Not that long ago, though, it was illegal for acupuncturists to practice in Texas without a medical degree or supervision. Tiong and Nancy Ling of Peking Acupuncture, near Bellaire and 610, helped change that.
It was in 1982 that they moved to Houston, where they expected the city’s large Chinese population to form their client base; ironically, the great majority of their patients over the years have been of non-Asian descent. In ’85, they co-wrote a book, Everything You Want to Know About Acupuncture.
The Lings and six other acupuncturists sued the Texas Medical Board in the early ’90s, helping to pave the way for the creation of the Texas State Board of Acupuncture Examiners, in 1993. With their accreditation, they could finally practice independently in Texas.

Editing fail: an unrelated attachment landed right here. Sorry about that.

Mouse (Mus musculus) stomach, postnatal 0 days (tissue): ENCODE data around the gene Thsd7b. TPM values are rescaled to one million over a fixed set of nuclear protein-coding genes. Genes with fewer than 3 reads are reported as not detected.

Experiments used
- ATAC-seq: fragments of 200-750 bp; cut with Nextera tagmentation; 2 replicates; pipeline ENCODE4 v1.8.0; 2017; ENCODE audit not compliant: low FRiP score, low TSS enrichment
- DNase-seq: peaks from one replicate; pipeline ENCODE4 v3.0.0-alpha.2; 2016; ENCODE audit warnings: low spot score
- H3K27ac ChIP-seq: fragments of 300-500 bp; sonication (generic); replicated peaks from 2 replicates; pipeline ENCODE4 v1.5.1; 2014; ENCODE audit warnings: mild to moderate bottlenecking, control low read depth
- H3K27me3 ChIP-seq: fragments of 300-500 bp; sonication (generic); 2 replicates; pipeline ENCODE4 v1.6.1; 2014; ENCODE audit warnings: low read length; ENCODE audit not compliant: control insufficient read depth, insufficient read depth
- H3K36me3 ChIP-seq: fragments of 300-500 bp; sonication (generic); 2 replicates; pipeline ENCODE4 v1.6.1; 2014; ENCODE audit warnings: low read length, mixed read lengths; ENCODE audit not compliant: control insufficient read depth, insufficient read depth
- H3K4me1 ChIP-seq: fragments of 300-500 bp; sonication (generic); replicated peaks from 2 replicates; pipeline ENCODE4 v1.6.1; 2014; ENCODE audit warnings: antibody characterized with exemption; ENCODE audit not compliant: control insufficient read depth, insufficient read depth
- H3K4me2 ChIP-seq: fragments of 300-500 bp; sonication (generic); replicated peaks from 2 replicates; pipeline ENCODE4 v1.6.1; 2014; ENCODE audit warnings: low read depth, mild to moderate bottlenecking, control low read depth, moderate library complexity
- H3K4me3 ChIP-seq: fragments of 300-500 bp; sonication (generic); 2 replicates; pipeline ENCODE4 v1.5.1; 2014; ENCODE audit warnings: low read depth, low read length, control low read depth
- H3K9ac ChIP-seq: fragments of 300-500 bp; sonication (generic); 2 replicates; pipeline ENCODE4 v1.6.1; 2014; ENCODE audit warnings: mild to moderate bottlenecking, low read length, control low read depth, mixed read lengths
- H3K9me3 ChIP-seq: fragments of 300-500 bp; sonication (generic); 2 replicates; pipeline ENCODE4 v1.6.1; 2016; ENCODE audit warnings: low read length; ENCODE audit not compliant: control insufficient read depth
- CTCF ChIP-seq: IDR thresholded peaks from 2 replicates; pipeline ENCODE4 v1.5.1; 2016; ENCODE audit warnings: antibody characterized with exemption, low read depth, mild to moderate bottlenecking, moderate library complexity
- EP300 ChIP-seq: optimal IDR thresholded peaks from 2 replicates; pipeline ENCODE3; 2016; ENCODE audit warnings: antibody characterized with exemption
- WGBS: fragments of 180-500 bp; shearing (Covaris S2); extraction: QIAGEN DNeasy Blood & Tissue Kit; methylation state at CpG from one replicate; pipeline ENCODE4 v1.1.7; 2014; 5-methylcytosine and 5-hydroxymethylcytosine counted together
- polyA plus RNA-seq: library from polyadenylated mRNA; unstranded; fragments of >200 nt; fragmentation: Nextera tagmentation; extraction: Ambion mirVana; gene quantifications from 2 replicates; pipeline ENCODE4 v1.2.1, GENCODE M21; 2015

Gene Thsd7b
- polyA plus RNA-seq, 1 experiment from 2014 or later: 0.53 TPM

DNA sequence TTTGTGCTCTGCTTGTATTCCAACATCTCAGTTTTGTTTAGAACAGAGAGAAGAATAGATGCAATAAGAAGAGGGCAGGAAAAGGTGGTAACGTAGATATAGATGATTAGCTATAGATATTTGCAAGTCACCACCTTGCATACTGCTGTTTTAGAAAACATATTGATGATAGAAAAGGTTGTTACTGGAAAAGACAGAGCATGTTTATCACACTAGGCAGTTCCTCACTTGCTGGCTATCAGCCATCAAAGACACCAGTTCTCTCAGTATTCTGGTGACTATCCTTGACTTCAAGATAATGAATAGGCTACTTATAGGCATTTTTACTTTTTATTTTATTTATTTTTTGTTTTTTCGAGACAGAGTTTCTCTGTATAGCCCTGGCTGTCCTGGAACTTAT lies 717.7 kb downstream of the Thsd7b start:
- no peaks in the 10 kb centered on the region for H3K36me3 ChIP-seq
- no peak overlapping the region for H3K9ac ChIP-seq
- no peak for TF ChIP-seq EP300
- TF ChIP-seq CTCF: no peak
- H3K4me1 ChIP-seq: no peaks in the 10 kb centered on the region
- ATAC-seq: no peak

While scientists are still just beginning to understand acupuncture, research shows it’s an effective treatment for non-inflammatory musculoskeletal pain.
It does involve needles being inserted into your body’s pressure points. And during our own recent, first experience—despite what some say—the needles entering our body did feel like just that. Nevertheless, our back pain was alleviated, and we too were hooked.